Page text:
- Vol. 05
- Chapter 12
First, you have to decide if it’s a littering
or a glittering. You have to decide if
it’s an indigo blue or a reflection of
you and those eyes they say change colour
sometimes. The blue is joyful and the green
is a deeper, more watery brightness.
Once you’ve established colour and mess, you
need to decide if you’ve fallen into a ravine and you’re
looking up at the infinite possibilities of the universe,
or if you’re standing at the riverbank looking down,
and the stars aren’t stars but silverfish,
slivers of moon reflected in ripples.
You have to decide whether you are lying face up in a gorge,
adoring the sky, or teetering on the brink of something,
a little too high for your liking, or if you’re ready to jump.
Are you trying to fall or fly? First you have to decide where you are.
First you have to decide who you want to be – a swimmer
or an astronaut, a diver or a pilot. Do you have a submarine
or a jetpack? First you have to decide whether you
are aiming to grab hold of stars that died long ago
or fish that will slither out of your grasp.
First you have to feel confused. First you have to
forget yourself. First you have to forget where
you are. First you have to decide whether you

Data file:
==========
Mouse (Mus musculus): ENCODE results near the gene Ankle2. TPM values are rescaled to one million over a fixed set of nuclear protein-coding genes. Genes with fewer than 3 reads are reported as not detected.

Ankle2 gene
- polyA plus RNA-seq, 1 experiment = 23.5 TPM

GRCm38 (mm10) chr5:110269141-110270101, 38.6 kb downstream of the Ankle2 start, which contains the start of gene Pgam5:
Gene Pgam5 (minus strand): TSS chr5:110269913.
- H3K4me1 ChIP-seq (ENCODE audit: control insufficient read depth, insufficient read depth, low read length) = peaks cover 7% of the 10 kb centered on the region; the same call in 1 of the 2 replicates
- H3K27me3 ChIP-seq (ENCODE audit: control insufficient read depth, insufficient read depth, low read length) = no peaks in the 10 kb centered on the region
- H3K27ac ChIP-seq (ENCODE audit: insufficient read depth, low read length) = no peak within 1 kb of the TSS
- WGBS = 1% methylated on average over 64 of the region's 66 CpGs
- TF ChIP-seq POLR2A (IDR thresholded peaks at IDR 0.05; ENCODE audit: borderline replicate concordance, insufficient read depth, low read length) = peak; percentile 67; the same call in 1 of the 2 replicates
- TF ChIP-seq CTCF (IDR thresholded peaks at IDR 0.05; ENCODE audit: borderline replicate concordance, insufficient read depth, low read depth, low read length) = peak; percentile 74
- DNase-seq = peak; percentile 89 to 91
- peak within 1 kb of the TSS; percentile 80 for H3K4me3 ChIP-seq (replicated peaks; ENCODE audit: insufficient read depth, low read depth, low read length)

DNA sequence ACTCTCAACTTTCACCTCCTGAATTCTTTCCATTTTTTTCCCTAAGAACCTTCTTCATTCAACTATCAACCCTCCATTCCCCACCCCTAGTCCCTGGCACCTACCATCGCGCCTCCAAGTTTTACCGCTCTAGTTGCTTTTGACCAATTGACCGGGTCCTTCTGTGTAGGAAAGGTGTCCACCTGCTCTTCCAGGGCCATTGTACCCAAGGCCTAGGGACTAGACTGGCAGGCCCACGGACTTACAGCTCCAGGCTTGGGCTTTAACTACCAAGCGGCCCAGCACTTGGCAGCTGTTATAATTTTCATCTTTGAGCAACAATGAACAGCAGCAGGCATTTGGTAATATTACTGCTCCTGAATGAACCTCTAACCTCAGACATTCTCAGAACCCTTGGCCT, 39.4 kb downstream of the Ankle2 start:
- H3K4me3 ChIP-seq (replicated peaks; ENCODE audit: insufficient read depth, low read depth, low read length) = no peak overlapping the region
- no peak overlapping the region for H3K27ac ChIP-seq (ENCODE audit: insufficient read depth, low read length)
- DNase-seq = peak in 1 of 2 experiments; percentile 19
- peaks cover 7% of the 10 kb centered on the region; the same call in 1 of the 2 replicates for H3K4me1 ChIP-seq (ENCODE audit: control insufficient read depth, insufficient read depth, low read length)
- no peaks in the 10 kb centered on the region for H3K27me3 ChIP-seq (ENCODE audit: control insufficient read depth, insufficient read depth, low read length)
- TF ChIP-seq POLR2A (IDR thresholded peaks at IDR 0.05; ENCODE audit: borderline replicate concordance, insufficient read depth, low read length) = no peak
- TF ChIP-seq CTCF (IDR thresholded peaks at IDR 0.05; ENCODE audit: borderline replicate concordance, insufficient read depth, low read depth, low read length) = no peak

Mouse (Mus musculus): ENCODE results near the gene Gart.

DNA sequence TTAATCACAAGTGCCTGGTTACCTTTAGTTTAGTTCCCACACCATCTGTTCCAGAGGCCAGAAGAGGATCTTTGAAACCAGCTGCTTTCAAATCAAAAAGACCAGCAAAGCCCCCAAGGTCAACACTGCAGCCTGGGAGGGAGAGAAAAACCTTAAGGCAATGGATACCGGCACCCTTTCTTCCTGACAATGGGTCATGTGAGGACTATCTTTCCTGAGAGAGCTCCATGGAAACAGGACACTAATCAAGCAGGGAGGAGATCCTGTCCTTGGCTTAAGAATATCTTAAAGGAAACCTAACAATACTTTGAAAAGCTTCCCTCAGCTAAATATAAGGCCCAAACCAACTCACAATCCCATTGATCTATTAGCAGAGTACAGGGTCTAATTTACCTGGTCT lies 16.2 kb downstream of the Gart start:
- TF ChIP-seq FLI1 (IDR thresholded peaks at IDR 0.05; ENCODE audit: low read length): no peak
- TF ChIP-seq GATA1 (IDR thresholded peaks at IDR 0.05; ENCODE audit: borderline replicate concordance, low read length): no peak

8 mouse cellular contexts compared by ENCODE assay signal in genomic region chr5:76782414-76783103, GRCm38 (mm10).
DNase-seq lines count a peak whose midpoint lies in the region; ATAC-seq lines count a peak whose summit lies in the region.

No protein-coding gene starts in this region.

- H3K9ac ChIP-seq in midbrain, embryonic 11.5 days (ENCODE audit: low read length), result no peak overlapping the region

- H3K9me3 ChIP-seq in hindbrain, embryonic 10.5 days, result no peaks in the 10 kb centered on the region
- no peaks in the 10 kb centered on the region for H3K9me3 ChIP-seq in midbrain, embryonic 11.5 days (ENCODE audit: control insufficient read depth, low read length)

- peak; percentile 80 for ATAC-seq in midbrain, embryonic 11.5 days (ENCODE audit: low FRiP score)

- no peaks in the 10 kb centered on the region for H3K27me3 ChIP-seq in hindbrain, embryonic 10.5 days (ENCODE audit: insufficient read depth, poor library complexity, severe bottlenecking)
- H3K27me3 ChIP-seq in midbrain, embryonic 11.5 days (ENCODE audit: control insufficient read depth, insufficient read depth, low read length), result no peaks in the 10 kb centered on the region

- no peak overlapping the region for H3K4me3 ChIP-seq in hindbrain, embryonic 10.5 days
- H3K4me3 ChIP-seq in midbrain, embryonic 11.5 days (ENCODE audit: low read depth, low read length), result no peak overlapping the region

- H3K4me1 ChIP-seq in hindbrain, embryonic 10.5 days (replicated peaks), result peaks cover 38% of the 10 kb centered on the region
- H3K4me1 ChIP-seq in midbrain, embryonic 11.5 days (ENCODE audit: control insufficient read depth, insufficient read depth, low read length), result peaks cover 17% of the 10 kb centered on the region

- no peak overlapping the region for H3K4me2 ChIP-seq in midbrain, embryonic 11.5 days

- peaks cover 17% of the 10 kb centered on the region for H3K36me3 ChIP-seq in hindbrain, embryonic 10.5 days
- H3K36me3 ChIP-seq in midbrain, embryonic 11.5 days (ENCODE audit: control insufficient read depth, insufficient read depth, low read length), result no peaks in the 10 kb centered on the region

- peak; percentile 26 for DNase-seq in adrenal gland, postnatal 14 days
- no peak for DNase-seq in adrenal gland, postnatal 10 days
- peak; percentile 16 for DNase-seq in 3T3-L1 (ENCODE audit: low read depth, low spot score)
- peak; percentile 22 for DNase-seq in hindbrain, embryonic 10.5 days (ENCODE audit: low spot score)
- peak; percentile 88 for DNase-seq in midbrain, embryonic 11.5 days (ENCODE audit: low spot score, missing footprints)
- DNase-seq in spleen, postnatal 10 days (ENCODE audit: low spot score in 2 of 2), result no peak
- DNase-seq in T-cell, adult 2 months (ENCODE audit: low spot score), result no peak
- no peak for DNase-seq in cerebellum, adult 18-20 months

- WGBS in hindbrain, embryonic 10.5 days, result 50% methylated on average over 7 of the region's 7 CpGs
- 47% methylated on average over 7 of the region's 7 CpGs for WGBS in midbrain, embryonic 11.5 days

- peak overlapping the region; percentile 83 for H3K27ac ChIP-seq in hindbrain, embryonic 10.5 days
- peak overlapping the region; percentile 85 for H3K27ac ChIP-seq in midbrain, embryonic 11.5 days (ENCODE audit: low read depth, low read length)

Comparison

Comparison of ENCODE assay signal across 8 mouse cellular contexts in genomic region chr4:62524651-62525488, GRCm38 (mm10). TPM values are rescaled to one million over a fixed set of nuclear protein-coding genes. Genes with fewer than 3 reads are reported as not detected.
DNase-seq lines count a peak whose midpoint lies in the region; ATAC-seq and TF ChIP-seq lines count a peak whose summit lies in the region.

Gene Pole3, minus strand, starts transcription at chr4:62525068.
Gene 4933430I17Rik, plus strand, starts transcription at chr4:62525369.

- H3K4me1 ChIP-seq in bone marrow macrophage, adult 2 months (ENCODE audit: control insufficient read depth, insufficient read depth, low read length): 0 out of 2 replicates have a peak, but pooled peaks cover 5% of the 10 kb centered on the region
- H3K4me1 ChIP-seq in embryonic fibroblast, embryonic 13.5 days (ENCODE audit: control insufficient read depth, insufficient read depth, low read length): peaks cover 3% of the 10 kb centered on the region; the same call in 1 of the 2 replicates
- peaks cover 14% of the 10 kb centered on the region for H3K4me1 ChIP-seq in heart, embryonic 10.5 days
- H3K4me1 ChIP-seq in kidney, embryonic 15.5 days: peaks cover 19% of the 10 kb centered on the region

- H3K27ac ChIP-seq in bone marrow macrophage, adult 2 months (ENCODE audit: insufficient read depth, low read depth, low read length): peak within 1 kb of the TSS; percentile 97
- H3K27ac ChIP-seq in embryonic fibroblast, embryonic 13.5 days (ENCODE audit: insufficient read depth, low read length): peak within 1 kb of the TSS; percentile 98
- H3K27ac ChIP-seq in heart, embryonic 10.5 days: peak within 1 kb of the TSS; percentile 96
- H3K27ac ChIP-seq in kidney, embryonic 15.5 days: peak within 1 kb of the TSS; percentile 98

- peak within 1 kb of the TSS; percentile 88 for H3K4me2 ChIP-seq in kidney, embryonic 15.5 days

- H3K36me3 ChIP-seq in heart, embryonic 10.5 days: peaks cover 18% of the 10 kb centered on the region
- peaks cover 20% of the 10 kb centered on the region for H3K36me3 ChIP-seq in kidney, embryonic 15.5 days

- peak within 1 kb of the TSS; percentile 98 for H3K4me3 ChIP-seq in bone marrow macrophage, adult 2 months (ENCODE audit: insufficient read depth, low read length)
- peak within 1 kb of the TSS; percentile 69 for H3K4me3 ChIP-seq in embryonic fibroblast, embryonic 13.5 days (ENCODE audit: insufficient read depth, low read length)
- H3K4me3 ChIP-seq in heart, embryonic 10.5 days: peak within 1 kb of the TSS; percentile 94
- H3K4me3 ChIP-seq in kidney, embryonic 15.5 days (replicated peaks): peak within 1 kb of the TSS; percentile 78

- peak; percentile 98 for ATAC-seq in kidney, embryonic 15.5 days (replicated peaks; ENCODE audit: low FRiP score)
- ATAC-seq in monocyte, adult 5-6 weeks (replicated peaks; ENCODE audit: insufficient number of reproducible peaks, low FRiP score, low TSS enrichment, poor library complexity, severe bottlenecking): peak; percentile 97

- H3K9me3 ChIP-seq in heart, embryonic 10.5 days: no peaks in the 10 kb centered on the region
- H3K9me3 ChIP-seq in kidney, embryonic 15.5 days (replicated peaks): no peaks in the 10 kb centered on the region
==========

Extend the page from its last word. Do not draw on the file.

want to grab stars that will slither out of your hands
or constellations of fish that have already
burned to blackened shards. First you have to decide
First, Decidewhether you want to explore the stars in the river
or the algae in the sky. First you have to decide
whether you want to dive into the air or fly into
the water. First you have to decide whether you are
teetering on the brink of the sky or flat on your back
on the riverbed. First you have to decide where bed is.
Which way is night. Which way is up. Which way
you’ve come from. Determine the direction of
the skybank, the riverspace. What is water
and what is air? Where can you breathe?
Are you even breathing now?
First you need to decide if you’re a fish or a bird,
where you belong – in the littering or the glittering,
if you’re in orbit or you’ve already fallen. Don’t
we all fall? First you need to decide whether you
have even flown, and if you ever will.
At least you don’t need to decide whether
it is dark or light. You can see that it is dark
here in the gorge, here in the sky, here
at the riverbank, here between the blue
and the blue, the cold and the freezing,
the free-falling and the submerging,
the littering and the glittering.